June 2017
Volume 58, Issue 8
Open Access
ARVO Annual Meeting Abstract  |   June 2017
Do eyes with vitreomacular adhesion require less frequent antiVEGF injections to treat diabetic macular edema?
Author Affiliations & Notes
  • Xavier Valldeperas
    Ophthalmology, Hospital Universitari Germans Trias, Barcelona, Spain
  • Sandra Gomez Sanchez
    Ophthalmology, Hospital Universitari Germans Trias, Barcelona, Spain
  • Footnotes
    Commercial Relationships   Xavier Valldeperas, None; Sandra Gomez Sanchez, None
  • Footnotes
    Support  NONE
Investigative Ophthalmology & Visual Science June 2017, Vol.58, 938. doi:
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      Xavier Valldeperas, Sandra Gomez Sanchez; Do eyes with vitreomacular adhesion require less frequent antiVEGF injections to treat diabetic macular edema?. Invest. Ophthalmol. Vis. Sci. 2017;58(8):938.

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      © ARVO (1962-2015); The Authors (2016-present)

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Purpose : To investigate the impact of vitreomacular adhesion (VMA) on the number of antiVEGF injections required to manage eyes with diabetic macular edema (DME). Secondly, to evaluate the induction rate of a posterior vitreous detachment (PVD) after Ranibizumab injections, compared to natural course.

Methods : Patients with diffuse DME were enrolled in this prospective observational study. Previous vitrectomy or significant vitreomacular traction were exclusion criteria. Patients were evaluated every 2 months during one year, with best-corrected acuity (BCVA) and spectral-domain optical coherence tomography examination (Cirrus 4000, Zeiss) to assess central foveal thickness (CFT) and PVD stage. Patients were divided into stage 0 (posterior hyaloid attached to the fovea or VMA) and stage 1 (foveal detachment of the posterior hyaloid). All patients received a loading dose of three Ranibizumab injections (0.5mg) and were retreated every 2 months if VA was 20/30 or lower and/or CFT was greater than 300µm.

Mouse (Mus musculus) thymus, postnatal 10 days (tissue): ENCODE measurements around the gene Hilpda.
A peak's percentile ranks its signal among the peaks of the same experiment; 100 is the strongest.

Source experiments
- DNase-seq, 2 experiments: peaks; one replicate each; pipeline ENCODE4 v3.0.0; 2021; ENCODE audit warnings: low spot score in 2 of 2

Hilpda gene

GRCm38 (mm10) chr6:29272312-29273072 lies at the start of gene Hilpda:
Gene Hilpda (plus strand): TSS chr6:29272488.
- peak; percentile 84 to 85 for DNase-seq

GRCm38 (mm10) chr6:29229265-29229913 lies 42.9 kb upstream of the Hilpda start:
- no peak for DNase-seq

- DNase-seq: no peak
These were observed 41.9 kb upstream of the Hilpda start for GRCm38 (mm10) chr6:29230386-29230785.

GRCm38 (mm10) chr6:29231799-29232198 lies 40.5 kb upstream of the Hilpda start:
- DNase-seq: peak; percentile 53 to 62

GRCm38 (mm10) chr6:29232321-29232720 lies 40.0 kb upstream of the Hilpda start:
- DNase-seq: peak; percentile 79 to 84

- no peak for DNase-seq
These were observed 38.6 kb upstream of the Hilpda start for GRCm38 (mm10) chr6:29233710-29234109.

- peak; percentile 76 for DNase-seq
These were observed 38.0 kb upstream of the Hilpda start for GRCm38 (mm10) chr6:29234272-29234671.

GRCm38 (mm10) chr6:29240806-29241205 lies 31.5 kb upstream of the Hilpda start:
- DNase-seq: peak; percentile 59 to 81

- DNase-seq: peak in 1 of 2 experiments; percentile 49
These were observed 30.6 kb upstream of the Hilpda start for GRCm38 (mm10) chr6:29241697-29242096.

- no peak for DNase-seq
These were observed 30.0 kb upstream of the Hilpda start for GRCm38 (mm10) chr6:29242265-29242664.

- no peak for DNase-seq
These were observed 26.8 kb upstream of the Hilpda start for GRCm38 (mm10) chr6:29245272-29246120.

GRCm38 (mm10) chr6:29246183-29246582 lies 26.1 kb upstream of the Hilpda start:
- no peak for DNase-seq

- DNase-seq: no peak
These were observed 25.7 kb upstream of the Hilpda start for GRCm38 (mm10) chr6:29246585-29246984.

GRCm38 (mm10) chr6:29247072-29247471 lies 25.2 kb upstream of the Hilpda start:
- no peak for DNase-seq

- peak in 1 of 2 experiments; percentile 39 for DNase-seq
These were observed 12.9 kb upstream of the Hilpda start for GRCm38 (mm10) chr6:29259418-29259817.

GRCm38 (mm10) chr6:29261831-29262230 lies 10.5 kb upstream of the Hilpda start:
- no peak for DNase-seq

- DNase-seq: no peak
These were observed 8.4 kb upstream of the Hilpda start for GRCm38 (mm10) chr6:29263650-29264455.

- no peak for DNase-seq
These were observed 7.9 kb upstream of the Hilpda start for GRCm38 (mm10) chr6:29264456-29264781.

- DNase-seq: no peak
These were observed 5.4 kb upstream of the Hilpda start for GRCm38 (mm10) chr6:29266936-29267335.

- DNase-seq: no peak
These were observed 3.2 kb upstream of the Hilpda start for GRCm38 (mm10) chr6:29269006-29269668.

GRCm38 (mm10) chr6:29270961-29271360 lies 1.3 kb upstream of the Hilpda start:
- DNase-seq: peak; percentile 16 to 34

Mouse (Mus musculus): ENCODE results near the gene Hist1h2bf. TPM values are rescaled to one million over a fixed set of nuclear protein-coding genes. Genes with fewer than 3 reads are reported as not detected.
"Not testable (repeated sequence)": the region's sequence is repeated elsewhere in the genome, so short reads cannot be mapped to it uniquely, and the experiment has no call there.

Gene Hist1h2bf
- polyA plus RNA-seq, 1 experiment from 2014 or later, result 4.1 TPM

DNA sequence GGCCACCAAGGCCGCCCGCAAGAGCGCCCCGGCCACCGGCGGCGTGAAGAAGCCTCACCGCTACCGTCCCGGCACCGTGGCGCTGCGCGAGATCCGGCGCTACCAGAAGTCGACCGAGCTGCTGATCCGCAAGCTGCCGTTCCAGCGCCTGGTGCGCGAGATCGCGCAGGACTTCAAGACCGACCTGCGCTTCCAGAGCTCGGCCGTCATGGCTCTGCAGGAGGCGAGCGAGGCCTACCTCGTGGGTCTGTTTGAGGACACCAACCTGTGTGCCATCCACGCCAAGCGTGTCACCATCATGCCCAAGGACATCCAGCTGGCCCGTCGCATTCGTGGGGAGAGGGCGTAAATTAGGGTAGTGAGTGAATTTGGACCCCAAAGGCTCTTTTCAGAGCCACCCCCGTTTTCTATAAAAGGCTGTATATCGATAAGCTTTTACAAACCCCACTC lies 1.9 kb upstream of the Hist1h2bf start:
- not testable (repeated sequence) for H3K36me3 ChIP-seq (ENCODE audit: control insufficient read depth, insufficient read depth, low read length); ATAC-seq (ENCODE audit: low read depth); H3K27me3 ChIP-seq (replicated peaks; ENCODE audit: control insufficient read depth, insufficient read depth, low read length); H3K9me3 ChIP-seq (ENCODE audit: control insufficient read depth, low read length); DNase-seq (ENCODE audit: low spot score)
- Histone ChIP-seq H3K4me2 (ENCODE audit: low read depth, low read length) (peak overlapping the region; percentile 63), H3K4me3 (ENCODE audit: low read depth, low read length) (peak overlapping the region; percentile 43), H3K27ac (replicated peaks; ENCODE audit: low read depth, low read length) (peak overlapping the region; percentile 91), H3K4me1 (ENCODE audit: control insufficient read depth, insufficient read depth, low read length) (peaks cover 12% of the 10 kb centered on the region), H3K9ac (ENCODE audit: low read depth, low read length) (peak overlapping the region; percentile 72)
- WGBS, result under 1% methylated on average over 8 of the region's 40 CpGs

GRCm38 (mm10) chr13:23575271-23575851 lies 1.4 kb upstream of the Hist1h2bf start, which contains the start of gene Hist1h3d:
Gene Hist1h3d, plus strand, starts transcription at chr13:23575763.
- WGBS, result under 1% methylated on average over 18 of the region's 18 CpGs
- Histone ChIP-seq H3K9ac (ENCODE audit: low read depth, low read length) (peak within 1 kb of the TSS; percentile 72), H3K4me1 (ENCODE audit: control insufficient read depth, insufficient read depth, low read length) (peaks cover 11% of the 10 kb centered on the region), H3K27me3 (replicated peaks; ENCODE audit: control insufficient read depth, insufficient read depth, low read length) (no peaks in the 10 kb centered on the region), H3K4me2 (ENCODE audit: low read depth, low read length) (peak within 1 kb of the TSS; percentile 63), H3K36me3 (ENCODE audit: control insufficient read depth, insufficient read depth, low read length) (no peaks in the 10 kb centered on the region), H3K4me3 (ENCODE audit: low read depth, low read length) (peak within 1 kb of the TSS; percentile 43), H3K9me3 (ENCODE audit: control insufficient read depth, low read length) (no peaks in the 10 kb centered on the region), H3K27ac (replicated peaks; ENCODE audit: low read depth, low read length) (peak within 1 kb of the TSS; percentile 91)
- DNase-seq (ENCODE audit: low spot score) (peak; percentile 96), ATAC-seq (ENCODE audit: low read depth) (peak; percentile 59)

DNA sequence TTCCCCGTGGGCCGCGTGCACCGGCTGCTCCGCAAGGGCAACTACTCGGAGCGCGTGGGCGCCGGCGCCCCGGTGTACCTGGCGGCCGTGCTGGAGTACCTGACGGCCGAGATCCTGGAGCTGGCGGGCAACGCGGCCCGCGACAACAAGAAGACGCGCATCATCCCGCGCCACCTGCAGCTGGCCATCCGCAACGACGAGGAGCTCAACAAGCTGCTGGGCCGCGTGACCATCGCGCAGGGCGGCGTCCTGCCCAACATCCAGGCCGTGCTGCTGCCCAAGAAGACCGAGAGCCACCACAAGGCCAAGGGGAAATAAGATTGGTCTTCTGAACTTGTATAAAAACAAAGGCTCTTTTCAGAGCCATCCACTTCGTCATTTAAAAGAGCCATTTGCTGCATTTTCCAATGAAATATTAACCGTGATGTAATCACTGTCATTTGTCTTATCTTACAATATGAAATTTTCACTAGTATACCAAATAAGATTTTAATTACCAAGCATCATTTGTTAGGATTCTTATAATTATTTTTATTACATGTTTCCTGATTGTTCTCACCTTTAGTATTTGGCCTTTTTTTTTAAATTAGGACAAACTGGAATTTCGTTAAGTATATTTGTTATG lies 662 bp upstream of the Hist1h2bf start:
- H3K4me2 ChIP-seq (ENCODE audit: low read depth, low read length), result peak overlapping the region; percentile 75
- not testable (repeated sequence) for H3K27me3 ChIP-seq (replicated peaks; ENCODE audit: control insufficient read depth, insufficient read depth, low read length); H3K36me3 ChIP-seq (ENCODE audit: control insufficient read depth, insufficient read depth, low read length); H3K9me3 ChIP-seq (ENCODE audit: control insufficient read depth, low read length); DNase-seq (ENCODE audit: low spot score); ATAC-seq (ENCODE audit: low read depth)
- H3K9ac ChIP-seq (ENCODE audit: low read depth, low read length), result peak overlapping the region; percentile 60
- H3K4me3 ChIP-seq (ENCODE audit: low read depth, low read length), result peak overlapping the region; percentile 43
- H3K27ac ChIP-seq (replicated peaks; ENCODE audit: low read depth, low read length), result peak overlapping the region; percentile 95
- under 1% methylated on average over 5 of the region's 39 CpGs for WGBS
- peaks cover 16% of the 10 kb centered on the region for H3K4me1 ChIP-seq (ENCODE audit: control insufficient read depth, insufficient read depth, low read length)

Results : Thirty-eight eyes of 28 patients with DME were included in the study group and ten eyes of 10 diabetic matched patients without DME were included in the control group. Baseline characteristics of both groups with DME (VMA and PVD groups) were similar, in terms of age, gender, glycemic control, BCVA and CFT. VMA was present in 23.7% of the patients at baseline and in 52.6% of the patients at the end of the study. Mean time for the appearance of a posterior PVD was 7.4 months, and by month 6 vitreous was still attached to the fovea in 60.5% of the patients. Patients with VMA required 4.8±1.7 injections while patients with detached vitreous, at baseline or anytime during the study period, required 5.4±1.7 injections to treat the DME. This difference did not reach statistical significance (p=0.332).

Conclusions : Ranibizumab injections induced a PVD in 30% of patients with VMA, whereas it did not spontaneously occur in any of the control subjects during the 12 months period. Moreover, patients with attached vitreous to the fovea showed a tendency to require fewer injections than patients with a PVD, with comparable visual gain and CFT reduction. In DME management, it is crucial to differentiate vitreomacular traction from eyes with VMA, as these latter may respond better to antiVEGF injections than eyes with a detached vitreous.

This is an abstract that was submitted for the 2017 ARVO Annual Meeting, held in Baltimore, MD, May 7-11, 2017.


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